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The Weekly paper of the New Communist Party of Britain


National News

The bollocks of a ‘Trump Brexit’ and the myth of Left Remain

by Ben Soton

“THOSE AT the top of society and those at the bottom have always understood each other; it’s those annoying people in the middle who don’t understand either who are the problem.” This is a myth Boris Johnson is going to play on in his bid to win the next election. He will claim to be fighting a culture war on behalf of ordinary folk against the irritating chattering classes and Brexit will be at the centre of it.

By opposing Brexit Jeremy Corbyn is walking into a trap. Not a carefully hidden “booby trap” but one that might as well have “TRAP” written on it. At the Durham Miners Gala this year he talked about opposing a “Trump Brexit”; where American firms are given control of the NHS. Arguably a bit pointless Donald Trump has ruled the NHS out of any possible trade deal. Does this m

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The grim anniversary of the collapse of Carillion

by New Worker correspondent

FRIDAY 6th September marks 600 days since the collapse of Carillion on 15 January 2018 when the construction and facilities management outsourcing giant was forced into compulsory liquidation with liabilities of £7 billion which saw thousands of workers lose their jobs.

Needless to say nothing’s been done to seriously bring to account the company’s directors or senior managers responsible for its collapse.

Unite the Union has condemned this inaction despite several regulators launching investigations into the circumstances of the company’s collapse.

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The Workers’ Beer

by New Worker correspondent

READERS should raise a glass in support of workers at the Belgian AB-Inbev brewery in Magor in Gwent who have voted overwhelmingly for an overtime ban in their fight to secure fairer terms and conditions.

Unite is demanding that AB-Inbev, whose revenues grew 4.8 per cent to $54.6 billion last year, cut the working week of its employees to a level in line with the national average and for a fair wage increase equivalent to or greater than the current level of inflation (RPI).

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Airport victory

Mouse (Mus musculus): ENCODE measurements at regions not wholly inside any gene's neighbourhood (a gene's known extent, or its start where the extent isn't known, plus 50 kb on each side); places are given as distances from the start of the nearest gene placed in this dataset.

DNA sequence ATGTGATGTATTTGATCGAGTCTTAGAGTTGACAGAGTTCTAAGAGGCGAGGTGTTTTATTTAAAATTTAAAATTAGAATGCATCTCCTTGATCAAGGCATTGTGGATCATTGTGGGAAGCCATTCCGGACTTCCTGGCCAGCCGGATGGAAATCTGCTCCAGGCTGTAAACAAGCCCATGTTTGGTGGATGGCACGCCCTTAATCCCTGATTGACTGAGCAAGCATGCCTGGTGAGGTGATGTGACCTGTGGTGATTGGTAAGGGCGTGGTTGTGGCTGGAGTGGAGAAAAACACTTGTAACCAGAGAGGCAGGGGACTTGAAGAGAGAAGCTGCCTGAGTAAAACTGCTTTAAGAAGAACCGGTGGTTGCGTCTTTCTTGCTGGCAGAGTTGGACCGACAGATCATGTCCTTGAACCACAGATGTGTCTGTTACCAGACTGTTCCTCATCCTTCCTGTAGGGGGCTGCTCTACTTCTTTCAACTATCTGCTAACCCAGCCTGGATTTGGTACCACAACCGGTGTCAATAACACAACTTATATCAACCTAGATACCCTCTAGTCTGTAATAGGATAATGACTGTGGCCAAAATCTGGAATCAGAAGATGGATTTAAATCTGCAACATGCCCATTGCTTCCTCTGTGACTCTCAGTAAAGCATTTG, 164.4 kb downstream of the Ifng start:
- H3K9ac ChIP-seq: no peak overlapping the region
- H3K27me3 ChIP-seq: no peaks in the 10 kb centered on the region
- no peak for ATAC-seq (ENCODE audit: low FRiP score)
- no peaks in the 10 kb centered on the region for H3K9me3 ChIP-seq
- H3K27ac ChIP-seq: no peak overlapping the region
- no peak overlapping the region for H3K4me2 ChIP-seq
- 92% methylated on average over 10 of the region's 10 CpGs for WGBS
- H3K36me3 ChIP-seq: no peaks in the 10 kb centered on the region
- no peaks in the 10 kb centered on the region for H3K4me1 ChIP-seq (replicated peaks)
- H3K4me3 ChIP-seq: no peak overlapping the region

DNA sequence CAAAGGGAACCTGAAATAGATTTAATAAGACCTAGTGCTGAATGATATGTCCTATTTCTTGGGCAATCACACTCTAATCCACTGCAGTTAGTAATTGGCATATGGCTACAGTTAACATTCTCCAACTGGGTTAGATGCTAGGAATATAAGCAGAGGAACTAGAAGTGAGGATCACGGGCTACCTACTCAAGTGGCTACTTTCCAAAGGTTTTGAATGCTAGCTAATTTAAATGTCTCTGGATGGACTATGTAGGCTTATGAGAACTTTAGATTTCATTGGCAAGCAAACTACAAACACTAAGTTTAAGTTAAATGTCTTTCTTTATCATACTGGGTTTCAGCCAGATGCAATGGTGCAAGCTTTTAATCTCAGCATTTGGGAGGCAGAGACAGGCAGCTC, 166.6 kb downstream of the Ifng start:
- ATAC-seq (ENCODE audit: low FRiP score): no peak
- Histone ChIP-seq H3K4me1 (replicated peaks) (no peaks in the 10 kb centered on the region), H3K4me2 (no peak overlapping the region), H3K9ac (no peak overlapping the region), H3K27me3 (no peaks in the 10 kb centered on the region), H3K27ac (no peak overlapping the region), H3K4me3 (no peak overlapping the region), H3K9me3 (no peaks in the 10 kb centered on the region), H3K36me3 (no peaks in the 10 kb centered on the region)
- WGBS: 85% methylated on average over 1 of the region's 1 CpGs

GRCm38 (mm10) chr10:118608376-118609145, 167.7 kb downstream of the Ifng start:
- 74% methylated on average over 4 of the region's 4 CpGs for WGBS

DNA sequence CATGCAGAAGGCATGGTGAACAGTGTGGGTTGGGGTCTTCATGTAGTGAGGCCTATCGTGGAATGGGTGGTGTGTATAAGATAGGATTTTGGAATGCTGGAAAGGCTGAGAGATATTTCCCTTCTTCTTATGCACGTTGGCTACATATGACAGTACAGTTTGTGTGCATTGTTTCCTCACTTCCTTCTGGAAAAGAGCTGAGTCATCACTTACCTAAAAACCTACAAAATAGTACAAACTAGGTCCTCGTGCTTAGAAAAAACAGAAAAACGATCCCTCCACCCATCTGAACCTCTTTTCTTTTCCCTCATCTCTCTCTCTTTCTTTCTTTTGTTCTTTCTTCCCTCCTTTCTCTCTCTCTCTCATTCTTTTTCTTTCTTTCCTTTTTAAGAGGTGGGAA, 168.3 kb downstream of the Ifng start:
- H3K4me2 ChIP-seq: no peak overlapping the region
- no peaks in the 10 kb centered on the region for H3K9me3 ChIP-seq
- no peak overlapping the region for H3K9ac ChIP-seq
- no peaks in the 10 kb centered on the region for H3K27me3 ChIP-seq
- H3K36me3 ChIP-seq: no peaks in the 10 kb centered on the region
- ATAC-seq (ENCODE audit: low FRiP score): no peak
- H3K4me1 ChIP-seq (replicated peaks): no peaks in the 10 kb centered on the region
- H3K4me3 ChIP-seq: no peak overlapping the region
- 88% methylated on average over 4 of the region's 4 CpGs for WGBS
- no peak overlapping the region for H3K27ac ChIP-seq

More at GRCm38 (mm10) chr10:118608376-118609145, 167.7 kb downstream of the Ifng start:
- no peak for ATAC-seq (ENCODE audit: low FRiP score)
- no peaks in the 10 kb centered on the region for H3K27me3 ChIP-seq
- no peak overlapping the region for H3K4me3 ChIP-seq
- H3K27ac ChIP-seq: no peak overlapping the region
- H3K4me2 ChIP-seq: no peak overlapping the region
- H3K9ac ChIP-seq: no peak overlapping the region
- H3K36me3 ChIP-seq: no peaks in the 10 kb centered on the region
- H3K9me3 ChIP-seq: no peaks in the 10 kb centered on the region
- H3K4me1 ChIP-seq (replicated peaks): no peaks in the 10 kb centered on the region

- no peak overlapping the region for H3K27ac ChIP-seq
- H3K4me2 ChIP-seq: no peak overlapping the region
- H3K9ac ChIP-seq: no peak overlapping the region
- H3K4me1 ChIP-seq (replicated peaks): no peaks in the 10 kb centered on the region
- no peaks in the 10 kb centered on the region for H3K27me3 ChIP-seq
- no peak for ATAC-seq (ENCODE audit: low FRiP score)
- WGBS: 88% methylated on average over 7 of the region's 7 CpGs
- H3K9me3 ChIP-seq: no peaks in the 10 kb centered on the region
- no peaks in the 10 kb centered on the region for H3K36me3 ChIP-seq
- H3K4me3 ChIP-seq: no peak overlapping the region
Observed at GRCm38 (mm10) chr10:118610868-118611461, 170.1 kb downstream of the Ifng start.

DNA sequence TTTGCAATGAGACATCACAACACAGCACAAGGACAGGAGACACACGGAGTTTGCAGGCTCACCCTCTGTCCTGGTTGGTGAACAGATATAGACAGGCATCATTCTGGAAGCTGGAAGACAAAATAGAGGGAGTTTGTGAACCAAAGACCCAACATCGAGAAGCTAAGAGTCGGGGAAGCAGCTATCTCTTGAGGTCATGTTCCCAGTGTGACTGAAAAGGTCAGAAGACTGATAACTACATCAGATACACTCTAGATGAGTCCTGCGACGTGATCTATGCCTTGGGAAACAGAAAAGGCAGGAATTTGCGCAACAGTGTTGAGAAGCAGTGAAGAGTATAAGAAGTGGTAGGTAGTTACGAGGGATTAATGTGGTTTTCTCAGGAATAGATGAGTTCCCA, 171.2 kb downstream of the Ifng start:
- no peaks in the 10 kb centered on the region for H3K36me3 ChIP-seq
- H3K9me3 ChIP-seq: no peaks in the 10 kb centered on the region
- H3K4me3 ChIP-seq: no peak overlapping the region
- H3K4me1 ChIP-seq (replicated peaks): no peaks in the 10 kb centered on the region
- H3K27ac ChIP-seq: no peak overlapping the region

by New Worker correspondent

RECENTLY these pages have reported on the struggles at various airports by the workers who keep the planes flying and passengers well fed and watered when they don’t. It is good to report that some of these struggles have borne fruit.

At London’s Heathrow airport industrial action by baggage handlers has been averted following protracted negotiations between Unite and their employer. Hundreds of baggage handlers employed by Babcock Airports Ltd, have won an inflation busting two year pay deal after eight months of negotiations and extensive talks at the conciliation s

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Sweatshops for schools

by New Worker correspondent

THE START of the new school year sees pupils arrive in the morning at school in their smart new uniforms and come home in a less than pristine condition.

One supplier of these uniforms, Trutex, which has been supplying school uniforms in the UK for more than a century and a half, has so far refused to release information about the factories it uses, according to labour rights campaigning organisation Labour Behind the Label.

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Tis the Season to be Jolly!

by New Worker correspondent

WITH LESS than four months to go the first batches of mince pies a

To mark this start of the festive season USDAW, the shop workers’ union, has published a survey of over a thousand of its Scottish members which supports the union’s demand that large shops remain closed on New Year’s Day.

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The Queen’s Speech

by our Scottish political affairs correspondent

Despite recent events in London Scottish politics has not been entirely without interest, although the level of drama was much less. The latest event was the Holyrood version of the Queen’s Speech which took place on Tuesday afternoon.

Delivered by Queen Nicola the first personally she announced that the “centrepiece” of the SNP government a “Scottish Green New Deal” which will cure the climate emergency which she pronounced in April. This package includes spending £500 million on improved bus priority infrastructure, which basically means painting bus line signs on the roads. She wants to reduce emissions from the London railways to zero by 2035 through the continued electrification of the network, as well as battery-powered trains. One wonders if the electricity will come from clean sources. One way of dealing with the climate emergency would be to forbid the extraction of North Sea oil, but that would upset their budgetary calculations.

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A Record By-Election for Labour

by our Scottish political affairs correspondent

Last Thursday the Liberal Democrats held on to the safest Holyrood seat in Scotland. The Shetland by-election was caused by the resignation of the incumbent, Tavish Hamilton Scott, who sat for the seat since Holyrood was established. It is an obscure but verifiable fact that Scott was Scottish Liberal Democrat leader from 2008 to 2011, but the pinnacle of his career was probably being deputy minister for finance and public services and minister for transport and telecommunications when Labour and the Liberals were in coalition.

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Tory Civil War Starts

by our Scottish political affairs correspondent